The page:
Many conservation programs are underway worldwide implementing projects which bring more money to local communities in tourism dollars than they would receive from harvesting the animals.3
Courtesy of Sea Turtle Conservancy
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The Problem: Each year, more than 250,000 sea turtles are accidentally captured, injured or killed by U.S. fishermen. Many of these injuries and deaths take place while turtles are migrating through fishing areas. The turtles, attracted to the bait, get caught on the hooks used to catch fish.
As it stands, the global fishing fleet is currently 2.5 times larger than what oceans can sustainably support, which shows how big a threat commercial fishing practices pose to turtles. In 2004, the National Marine Fisheries Service (NMFS) identified more than 70 fisheries, operating in state and federal waters, as potentially harmful to sea turtles. Turtles are air-breathing reptiles. When they are caught underwater in nets or on lines, they drown if they are unable to reach the surface for air. They can also sustain internal injuries from hooks or external injuries from entanglement, including strangulation or amputation. The ropes used by fisheries can also entangle and drown them.
Species Affected: All sea turtles are affected by commercial fisheries. Loggerheads and leatherbacks have the greatest risk because of their feeding habitats.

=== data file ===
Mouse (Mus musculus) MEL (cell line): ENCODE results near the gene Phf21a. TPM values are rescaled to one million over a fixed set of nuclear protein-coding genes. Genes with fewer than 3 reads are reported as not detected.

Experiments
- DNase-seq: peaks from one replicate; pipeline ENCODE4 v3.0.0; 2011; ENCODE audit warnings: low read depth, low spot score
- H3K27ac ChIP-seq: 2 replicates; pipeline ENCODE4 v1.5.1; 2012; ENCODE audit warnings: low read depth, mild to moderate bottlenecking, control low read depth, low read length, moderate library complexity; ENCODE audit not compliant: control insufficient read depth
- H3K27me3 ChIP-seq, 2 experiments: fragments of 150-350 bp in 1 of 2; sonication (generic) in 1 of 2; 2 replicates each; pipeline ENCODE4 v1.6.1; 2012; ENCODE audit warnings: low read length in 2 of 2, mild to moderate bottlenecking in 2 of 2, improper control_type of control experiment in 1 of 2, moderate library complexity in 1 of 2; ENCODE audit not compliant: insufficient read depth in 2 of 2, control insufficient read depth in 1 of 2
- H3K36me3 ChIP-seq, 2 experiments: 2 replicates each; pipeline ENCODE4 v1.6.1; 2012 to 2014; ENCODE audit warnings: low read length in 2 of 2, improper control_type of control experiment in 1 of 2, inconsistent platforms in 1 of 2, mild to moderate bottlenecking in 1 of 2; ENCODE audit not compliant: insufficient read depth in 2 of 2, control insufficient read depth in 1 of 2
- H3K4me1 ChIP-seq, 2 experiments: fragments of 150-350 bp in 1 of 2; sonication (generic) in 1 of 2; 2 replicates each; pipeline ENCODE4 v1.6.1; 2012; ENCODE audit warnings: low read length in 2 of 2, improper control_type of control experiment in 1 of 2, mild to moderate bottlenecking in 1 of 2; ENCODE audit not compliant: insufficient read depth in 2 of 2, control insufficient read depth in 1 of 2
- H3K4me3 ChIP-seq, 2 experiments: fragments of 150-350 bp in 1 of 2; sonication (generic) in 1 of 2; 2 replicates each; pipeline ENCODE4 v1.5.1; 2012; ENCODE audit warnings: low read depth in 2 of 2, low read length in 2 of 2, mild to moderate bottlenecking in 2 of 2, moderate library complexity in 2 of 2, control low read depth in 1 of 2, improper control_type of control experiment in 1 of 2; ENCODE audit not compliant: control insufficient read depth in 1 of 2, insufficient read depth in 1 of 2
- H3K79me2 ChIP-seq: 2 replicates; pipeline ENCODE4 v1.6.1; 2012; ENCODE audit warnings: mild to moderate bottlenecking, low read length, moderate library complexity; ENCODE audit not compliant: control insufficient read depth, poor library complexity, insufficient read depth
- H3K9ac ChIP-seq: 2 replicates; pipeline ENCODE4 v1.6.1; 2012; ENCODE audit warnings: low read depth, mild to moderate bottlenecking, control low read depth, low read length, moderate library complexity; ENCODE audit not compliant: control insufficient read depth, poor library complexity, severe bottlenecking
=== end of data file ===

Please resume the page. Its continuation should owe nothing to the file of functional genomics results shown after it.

The Solution: The use of Turtle Excluder Devices or TEDs, two-dimensional net inserts with large escape openings, in shrimp and other trawl net fisheries. Trawls are wide-mouthed nets that taper to a small end to hold the catch. Further, a shift by longline fleets, which positions miles of gear with one mainline and thousands of secondary lines and hooks, from "J" hooks to circle hooks to reduce the number and severity of sea turtle interactions with longline gear. Time and area closures have been instituted in the scallop dredge fleet and various gill net fisheries to protect sea turtles.
Beach activities and coastal development
Human use of nesting beaches can result in negative impacts to nesting turtles, incubating egg clutches and hatchlings. The most serious threat caused by increased human presence on the beach is the disturbance to nesting females. Night-time human activity can prevent sea turtles from emerging on the beach or even cause females to stop nesting and return to the ocean. Beach Furniture and other recreational equipment (e.g., cabanas, umbrellas, hobie cats, canoes, small boats and beach cycles) can reduce nesting success and increase false crawls on nesting beaches. There is also increasing documentation of nesting females becoming entrapped in beach furniture. Beach Driving, either at night or during the daytime, can negatively impact sea turtles. Night time driving can disturb nesting females, disorient emerging hatchlings, and crush hatchlings attempting to reach the ocean. Tire ruts left by vehicles can extend the time it takes a hatchling to reach the ocean and increase their chance of being caught by a predator. Driving during the day can cause sand compaction above nests resulting in lower nest success. Additionally, beach driving contributes to erosion, especially during high tides or on narrow beaches.2